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March 10, 2005


Comprehensive statewide blueprint invests $31 billion in roads, bridges and transit


Governor Mitt Romney and Lieutenant Governor Kerry Healey today unveiled a comprehensive, multi-modal statewide transportation blueprint that will invest nearly $31 billion over the next two decades in the state’s roads, bridges and transit network.


“In the post Big-Dig world, we need to focus on getting transportation dollars to every corner of the Commonwealth from Pittsfield to Provincetown,” said Romney.


“This landmark plan identifies regional and multi-modal transportation priorities for all regions of the Commonwealth in a way that accounts for and maximizes the efficiency of every transportation dollar we spend,” Romney added.


The 20-year plan, which was rolled out by Romney and Healey during stops in Springfield, Worcester, Lowell, Lynn, New Bedford, Cape Cod and Boston, directs at least 75 percent of all new capital spending toward maintaining and improving the Commonwealth’s existing transportation network. Consistent with the Romney administration’s “Fix-It-First” policy, the majority of funds will be dedicated to bridge repair, highway reconstruction, de-bottlenecking, intersection and interchange modernization and ensuring our transit system is in a state of good repair.


Romney’s vision includes a number of transit expansions over the next two decades, prioritizing projects that earn federal dollars, win community support and encourage local contribution. Expansions include extending commuter rail to Fall River and New Bedford and the Blue Line to Lynn, increasing rail service between Worcester and Boston and building the Urban Ring, a rapid transit bus service that connects points around Boston.


The plan also invests $1 billion over the next five years in more than 600 bridge projects, aiming to reduce the number of structurally deficient bridges by 20 percent in that timeframe.


“Fixing our state’s structurally deficient bridges is a top priority of the Romney administration, and we need a massive investment to keep pace with the rapid level of deterioration,” said Healey. “Today’s plan doubles our commitment to the state’s bridge network to create jobs, spur economic investment and, most importantly, ensure safe travels for our residents and visitors.”


In order to improve commute times, Romney said the plan recommends $12 billion in reconstructing, decongesting and expanding roadways across the Commonwealth, including all major choke points. In addition to tackling hundreds of high-accident intersections and roads, the blueprint calls for the widening of Route 3 on the South Shore, making Route 2 a major east-west artery and wiring Interstate 91 in the Pioneer Valley to provide a fiber-optic “backbone” to convey traffic and other high-tech communications in the region.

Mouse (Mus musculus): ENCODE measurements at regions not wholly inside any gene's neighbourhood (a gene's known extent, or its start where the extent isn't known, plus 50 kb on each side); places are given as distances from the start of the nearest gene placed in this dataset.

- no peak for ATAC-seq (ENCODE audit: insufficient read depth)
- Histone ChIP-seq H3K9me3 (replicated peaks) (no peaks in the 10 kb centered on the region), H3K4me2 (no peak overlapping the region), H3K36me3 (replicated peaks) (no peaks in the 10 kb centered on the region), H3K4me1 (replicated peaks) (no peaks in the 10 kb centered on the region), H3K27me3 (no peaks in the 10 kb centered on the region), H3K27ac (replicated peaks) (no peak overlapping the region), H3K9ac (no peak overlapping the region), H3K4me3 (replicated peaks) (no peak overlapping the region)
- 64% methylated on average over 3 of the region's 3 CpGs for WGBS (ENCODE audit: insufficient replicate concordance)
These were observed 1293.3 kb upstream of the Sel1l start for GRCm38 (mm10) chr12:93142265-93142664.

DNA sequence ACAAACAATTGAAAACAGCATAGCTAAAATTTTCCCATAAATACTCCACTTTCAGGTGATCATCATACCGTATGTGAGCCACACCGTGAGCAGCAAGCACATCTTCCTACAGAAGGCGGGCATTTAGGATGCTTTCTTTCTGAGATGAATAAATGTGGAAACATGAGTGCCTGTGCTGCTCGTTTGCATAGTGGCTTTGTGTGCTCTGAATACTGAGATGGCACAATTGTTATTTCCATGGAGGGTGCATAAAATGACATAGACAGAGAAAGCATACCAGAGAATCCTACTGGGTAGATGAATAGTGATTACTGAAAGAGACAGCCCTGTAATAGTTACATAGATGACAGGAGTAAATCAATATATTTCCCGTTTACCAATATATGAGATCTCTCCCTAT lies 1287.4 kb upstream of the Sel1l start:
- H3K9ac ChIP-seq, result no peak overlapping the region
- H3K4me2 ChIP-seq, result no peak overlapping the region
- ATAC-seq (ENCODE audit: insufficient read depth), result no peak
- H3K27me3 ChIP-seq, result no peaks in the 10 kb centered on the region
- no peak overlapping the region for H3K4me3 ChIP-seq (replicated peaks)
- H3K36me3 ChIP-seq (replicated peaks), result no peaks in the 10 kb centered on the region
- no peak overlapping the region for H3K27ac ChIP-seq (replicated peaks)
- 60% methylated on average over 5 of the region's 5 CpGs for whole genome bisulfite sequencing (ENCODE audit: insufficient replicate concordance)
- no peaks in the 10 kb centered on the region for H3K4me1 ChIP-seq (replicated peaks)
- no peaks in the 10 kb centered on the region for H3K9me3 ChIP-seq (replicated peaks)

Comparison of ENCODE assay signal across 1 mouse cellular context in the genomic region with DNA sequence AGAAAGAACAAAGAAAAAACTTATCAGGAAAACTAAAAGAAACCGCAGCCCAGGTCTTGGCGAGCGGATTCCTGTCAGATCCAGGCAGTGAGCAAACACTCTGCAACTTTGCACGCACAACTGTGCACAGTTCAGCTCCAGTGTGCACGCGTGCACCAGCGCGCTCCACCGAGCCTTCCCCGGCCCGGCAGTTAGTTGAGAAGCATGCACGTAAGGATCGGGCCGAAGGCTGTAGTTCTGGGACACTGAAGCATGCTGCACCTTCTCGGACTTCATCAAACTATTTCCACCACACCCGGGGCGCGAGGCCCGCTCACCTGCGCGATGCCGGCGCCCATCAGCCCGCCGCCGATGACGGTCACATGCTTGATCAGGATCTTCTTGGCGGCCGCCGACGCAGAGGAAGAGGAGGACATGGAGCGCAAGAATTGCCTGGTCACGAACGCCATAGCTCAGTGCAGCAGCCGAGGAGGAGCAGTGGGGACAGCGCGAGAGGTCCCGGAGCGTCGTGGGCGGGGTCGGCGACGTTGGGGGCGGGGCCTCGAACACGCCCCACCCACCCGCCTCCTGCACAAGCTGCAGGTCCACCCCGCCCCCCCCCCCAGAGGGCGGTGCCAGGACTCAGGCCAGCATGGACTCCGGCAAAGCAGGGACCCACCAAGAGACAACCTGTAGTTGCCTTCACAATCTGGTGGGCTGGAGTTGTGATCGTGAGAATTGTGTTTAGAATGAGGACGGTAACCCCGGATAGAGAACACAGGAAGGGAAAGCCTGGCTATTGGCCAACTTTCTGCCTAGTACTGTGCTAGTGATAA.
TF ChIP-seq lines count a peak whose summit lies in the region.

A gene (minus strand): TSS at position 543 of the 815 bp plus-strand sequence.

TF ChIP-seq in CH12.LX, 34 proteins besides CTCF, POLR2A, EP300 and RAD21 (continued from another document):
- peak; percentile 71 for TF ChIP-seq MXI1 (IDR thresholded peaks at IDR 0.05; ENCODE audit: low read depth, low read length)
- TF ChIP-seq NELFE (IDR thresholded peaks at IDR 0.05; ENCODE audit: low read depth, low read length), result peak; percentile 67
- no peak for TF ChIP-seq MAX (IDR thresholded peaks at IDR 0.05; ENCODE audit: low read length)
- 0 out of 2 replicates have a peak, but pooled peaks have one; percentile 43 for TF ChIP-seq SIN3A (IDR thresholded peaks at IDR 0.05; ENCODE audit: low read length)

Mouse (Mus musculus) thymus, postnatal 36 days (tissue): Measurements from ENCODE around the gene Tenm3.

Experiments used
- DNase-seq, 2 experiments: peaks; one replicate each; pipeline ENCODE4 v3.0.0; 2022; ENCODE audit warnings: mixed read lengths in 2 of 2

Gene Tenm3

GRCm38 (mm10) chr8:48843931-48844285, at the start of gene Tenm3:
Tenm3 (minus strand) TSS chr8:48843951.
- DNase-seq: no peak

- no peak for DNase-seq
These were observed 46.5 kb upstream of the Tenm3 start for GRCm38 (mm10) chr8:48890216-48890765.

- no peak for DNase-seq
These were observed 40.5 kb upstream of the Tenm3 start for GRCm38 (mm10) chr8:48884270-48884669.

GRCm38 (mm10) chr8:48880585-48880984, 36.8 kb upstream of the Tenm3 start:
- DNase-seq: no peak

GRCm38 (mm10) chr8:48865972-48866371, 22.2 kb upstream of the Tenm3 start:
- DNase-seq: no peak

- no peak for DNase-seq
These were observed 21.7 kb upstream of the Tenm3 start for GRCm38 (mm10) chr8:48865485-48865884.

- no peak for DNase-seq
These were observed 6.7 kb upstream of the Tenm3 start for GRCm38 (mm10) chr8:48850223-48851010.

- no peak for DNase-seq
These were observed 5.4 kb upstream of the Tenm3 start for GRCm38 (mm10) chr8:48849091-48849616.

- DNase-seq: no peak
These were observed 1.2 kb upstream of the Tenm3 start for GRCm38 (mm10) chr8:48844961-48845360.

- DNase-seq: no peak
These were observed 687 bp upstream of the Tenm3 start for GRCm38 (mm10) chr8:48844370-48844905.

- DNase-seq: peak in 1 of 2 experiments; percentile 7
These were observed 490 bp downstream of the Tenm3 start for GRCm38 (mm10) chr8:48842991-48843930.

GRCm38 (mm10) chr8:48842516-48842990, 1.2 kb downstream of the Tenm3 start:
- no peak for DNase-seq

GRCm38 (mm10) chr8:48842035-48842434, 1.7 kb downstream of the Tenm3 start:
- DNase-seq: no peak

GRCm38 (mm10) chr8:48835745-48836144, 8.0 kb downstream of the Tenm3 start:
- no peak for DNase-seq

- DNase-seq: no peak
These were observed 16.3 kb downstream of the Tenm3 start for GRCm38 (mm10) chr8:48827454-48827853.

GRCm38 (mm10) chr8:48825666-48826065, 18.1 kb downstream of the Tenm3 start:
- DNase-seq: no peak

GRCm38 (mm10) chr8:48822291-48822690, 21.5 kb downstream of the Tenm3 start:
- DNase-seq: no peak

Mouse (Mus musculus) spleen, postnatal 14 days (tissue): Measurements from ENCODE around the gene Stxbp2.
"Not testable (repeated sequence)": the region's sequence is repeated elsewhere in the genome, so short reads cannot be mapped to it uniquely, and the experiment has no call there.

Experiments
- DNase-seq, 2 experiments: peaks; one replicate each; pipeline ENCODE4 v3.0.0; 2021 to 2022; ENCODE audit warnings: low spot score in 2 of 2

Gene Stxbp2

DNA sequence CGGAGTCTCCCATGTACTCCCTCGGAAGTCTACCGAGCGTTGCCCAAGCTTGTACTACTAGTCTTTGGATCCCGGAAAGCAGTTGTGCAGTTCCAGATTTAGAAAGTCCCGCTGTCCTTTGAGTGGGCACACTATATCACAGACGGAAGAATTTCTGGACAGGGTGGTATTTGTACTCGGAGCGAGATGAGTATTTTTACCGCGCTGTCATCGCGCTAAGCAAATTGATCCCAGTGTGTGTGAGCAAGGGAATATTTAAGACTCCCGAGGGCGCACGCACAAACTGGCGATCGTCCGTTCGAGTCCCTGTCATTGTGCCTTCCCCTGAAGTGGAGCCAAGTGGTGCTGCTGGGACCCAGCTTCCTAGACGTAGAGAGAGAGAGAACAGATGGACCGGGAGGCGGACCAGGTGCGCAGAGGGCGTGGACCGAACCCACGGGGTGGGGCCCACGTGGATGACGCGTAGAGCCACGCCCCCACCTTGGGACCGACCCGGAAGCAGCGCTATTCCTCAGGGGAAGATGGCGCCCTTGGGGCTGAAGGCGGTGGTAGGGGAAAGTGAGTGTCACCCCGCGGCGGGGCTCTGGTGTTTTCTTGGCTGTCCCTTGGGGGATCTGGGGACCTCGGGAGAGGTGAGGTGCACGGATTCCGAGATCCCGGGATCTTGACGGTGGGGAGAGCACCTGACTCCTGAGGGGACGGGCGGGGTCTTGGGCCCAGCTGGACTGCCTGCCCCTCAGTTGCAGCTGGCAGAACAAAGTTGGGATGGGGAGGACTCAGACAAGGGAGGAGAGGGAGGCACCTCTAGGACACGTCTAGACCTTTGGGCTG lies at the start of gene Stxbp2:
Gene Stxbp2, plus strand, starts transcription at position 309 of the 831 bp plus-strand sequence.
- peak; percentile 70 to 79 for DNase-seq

It also directs $9 billion toward achieving a state of good repair on the MBTA’s aging assets, such as upgrading and renovating stations, purchasing new rail vehicles and buses, replacing aging train tracks and signalization and replacing elevators and escalators. All of these investments will be paid for out of MBTA resources.


The plan makes sure the Silver Line Phase III project is the last major expansion that the MBTA pays for with its own capital, which will free resources to operate and maintain existing infrastructure. Future MBTA expansions should rely on a combination of state, federal and local funding sources.


The plan doubles funding for the mobility assistance program, which provides vans for Regional Transit Agencies and elder services organizations. It emphasizes the use of corridor studies to look at land use and potential future development before undertaking a major expansion project in order to discourage sprawl and encourages transit-oriented development opportunities to encourage more housing near transit.


“This comprehensive plan shows how we can simultaneously strengthen our cities and town centers with new transit service, improve conditions for daily riders on the existing MBTA system and address steadily mounting road and bridge repair needs,” said Commonwealth Development Secretary Douglas I. Foy. “By doing so, this plan will help to make Massachusetts an even greater place to live for years to come.”


Transportation Secretary Daniel A. Grabauskas agreed, saying: “This is the Romney administration’s clear and comprehensive set of principles on how we move forward on transportation priorities. This far-reaching document touches on an array of issues we’ll be facing over the next two decades and makes clear how critical these issues are not only the future of our transportation infrastructure, but to the people it serves.”


Importantly, the long-range plan identifies state funding solutions to pay for outstanding Central Artery transit commitments without impacting financing for other planned projects.


The long-range plan, including project-specific information by region, can be viewed at www.mass.gov/eot.


According to Grabauskas, the Romney administration will gather feedback on the plan from around the state over the next several months and make necessary adjustments.





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